As a parent or caregiver, it can be difficult to determine whether or not your child is displaying traits associated with autism. Developmental milestones tell us at what ages skills typically develop, but there can still be a lot of variability from child to child.
It’s important to remember that not all children with autism will display the same characteristics!
Also note, we will talk about the characteristics or traits associated with autism rather than using the word “symptom” because autism is not an illness or disease. Autism is a neurodevelopmental condition that affects how people think, behave, interact, and communicate. It is not a disease that can be “cured”.
Some characteristics that are commonly associated with autism spectrum disorder are listed below. Your child may show a few or many of these characteristics.
Being familiar with autism traits can help you identify them in your child, which could result in your child receiving the support they may need at an earlier age.
- Difficulty making and keeping friends
- Does not imitate peers
- Makes little to no eye contact
- Does not “check in” during social interactions by making eye contact or showing items
- Prefers to be alone or shows interest in others but does not know how to engage with them
- Difficulty understanding emotions of self and others
- Does not engage in physical affection in a typical way
- Apparent lack of empathy or is hyper-empathic (highly sensitive to others’ emotions)
- Does not respond to their name in a typical fashion (e.g. does not turn toward you or make eye contact)
- Does not engage in joint attention (e.g. does not show objects to you, does not look at objects someone is showing them or pointing to)
- Plays next to peers but does not engage in play with them
- Delayed speech, may use little to no words
- May guide others’ hands to desired items
- Points instead of vocalizing needs
- May not point at all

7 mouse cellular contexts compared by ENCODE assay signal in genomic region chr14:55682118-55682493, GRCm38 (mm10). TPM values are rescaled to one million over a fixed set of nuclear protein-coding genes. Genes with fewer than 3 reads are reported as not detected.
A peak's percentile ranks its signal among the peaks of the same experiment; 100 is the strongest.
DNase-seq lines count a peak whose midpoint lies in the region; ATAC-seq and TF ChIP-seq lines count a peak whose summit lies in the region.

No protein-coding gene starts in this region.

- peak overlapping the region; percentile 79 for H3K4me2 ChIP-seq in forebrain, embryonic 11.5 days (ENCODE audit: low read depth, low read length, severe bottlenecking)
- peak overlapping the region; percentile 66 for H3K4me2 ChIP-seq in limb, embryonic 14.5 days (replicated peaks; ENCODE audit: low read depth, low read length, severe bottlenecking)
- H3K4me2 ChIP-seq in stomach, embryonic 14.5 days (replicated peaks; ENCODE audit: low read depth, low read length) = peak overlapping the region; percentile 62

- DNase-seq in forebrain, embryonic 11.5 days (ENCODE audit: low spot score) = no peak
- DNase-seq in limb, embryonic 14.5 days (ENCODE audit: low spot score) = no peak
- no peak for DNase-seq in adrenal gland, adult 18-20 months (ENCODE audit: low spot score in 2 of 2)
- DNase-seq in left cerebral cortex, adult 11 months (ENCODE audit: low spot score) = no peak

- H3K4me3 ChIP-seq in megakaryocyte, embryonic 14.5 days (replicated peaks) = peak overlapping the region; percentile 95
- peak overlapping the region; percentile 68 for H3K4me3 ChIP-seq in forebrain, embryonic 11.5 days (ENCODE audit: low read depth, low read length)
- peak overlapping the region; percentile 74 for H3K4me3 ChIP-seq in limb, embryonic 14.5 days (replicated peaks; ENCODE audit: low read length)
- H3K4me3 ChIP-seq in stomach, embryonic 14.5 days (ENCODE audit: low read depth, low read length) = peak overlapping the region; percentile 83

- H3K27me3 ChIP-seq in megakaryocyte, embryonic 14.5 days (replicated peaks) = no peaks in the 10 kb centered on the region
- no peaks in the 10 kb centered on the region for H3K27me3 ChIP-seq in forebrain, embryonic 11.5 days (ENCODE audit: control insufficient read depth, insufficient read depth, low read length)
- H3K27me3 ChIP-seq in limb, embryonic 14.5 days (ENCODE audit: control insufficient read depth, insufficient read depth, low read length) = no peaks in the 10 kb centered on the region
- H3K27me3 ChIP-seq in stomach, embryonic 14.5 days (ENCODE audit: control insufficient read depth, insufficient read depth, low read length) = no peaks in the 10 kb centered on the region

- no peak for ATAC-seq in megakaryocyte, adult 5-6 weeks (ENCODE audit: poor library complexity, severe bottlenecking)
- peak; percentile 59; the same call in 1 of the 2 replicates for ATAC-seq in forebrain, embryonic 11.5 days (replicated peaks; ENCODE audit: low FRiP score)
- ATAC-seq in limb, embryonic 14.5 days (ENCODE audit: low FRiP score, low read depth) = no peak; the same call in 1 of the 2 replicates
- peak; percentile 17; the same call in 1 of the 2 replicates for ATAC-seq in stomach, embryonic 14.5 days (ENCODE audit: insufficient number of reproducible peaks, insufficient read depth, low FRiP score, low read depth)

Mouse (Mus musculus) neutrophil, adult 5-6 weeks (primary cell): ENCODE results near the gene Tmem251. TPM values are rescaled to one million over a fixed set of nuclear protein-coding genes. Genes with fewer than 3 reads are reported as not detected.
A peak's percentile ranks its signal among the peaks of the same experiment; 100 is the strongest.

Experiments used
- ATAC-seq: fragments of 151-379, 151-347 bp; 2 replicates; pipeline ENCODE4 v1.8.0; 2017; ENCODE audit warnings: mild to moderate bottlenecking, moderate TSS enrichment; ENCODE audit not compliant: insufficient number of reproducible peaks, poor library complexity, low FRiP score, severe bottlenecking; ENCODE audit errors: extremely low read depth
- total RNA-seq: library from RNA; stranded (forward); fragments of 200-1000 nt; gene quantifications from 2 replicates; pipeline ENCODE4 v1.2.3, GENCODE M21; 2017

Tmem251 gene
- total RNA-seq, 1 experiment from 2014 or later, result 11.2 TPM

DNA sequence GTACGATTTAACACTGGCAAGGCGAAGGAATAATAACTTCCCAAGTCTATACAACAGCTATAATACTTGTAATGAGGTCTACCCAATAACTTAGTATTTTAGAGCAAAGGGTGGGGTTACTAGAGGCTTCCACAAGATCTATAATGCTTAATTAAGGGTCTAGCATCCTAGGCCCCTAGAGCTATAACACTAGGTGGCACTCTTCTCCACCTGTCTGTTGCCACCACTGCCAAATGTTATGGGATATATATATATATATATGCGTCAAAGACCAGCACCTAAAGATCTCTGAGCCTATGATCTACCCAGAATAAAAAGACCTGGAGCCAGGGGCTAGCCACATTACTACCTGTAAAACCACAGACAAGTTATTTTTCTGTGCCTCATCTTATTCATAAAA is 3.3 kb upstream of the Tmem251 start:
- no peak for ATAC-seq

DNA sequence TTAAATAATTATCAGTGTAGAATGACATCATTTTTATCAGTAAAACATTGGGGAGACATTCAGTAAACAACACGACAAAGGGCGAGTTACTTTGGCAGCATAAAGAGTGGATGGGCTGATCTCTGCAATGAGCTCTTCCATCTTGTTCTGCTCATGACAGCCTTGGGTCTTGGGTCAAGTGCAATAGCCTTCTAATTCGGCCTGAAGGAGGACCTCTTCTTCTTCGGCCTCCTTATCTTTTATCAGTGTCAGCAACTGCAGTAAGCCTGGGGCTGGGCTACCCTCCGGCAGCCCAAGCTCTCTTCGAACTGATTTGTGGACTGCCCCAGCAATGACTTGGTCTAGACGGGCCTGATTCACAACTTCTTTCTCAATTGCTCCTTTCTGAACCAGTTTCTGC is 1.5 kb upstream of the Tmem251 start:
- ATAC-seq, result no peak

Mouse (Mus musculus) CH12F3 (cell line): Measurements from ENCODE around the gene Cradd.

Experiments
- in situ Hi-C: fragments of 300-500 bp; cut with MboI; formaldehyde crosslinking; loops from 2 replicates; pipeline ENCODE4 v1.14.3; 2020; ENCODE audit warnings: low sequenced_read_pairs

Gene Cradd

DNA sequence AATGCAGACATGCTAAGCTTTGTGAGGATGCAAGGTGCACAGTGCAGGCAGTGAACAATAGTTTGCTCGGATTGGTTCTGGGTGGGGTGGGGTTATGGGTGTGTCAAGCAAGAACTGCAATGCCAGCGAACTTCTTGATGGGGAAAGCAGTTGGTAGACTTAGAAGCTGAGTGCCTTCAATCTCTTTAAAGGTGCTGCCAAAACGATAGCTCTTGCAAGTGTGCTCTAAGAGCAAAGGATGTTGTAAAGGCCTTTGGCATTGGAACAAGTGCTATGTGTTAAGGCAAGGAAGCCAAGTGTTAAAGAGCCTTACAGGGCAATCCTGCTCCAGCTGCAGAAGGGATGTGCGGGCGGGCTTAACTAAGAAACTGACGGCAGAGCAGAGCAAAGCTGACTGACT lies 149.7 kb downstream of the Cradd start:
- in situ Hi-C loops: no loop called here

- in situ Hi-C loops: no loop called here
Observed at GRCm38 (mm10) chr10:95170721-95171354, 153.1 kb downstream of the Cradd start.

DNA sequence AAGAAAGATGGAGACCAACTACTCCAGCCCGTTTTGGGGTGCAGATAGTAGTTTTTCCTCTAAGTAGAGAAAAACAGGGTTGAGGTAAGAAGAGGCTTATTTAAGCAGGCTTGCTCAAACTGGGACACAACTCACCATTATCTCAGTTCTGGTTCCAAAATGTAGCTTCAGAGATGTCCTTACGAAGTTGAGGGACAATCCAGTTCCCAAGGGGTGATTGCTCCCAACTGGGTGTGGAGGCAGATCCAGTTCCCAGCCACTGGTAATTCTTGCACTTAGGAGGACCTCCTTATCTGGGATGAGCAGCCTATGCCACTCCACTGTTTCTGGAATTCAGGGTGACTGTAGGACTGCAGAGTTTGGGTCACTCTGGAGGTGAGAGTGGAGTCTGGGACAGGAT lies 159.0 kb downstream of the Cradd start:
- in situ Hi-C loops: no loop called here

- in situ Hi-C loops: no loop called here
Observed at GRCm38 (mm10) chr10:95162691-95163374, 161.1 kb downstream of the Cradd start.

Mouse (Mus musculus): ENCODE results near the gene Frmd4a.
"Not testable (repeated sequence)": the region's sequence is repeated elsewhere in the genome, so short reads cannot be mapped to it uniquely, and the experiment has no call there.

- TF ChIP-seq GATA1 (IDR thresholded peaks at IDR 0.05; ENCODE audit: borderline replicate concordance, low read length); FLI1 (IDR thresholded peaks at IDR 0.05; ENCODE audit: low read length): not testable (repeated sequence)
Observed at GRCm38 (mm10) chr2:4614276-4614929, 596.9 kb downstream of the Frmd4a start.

- Mixes up pronouns and refer to self as “you” and others as “I”
- Cries or screams to get needs met in place of using words
- Uses one or a few words to request a variety of things. For example, may use “go” for up, help, more, etc.
- May no longer use language that they previously had
- Has difficulty following simple or complex instructions
Emotional and Behavioral Skills
- Difficulty regulating emotions, may take a long time to calm down or may fixate on an event
- Strong adherence to routines and rules and may become upset if routines are disrupted
- Displays hypo- or hyper-sensitivity to sensory input (e.g. sensitivity to light, high/low pain tolerance), may become overstimulated easily
- May cry or be sad for no apparent reason
- Has difficulty expressing emotions and identifying feelings in self
- May take longer to learn to use the restroom (potty training), or may continue using diapers/pull ups past the age of 3
- Engages in “stereotypical” behaviors such as rocking, repetitive vocalizations, hand flapping, spinning, repetitive play, or looking at objects with their peripheral vision
- Displays a strong interest in specific topics such as animals, letters, trains, rocks, etc. and may choose to spend time learning more about and engaging with these topics
- Eats non-edible items such as dirt and rocks (known as PICA)
- Has a restricted diet and will only eat certain foods, may become distressed when new foods are presented
What are the next steps if you notice some of these autism traits?
Whether your child engages in many or a few of these behaviors, it is important that you discuss it with your child’s doctor. Your doctor can help you navigate the next steps to getting an autism diagnosis.
Your doctor may recommend an evaluation from a specialist such as a developmental pediatrician, child psychologist, neurologist, or psychiatrist, who can provide an autism diagnosis.
Also, it is important to remember that an autism diagnosis does not determine your child’s future. Rather, a diagnosis can help you and your child gain important skills, get access to services, and appreciate the differences that are a part of autism.
If you are concerned about your child, do not use the “wait and see” approach. Talk with your child’s doctor about your concerns and request an autism screening or a full developmental evaluation as soon as possible.
What are some other helpful tips for families concerned about signs of autism?
- Write down your observations and bring the list with you to your child’s next appointment
- Bring up your concerns, even if you are not sure if they are valid
- Record short video clips of behaviors of concerns to show to your doctor
- Document the age at which your child reached developmental milestones such as talking and walking
- If you are concerned about speech delays or motor delays, ask your child’s pediatrician about Speech and Language Therapy and Occupational Therapy, these services do not require an autism diagnosis to begin services
- Don’t delay, be proactive and talk to your child’s doctor about your concerns and bring documentation, notes, and videos with you to the appointment
For more frequently asked questions about autism, watch the MeBe ABA: 101 video series, available in English and Spanish.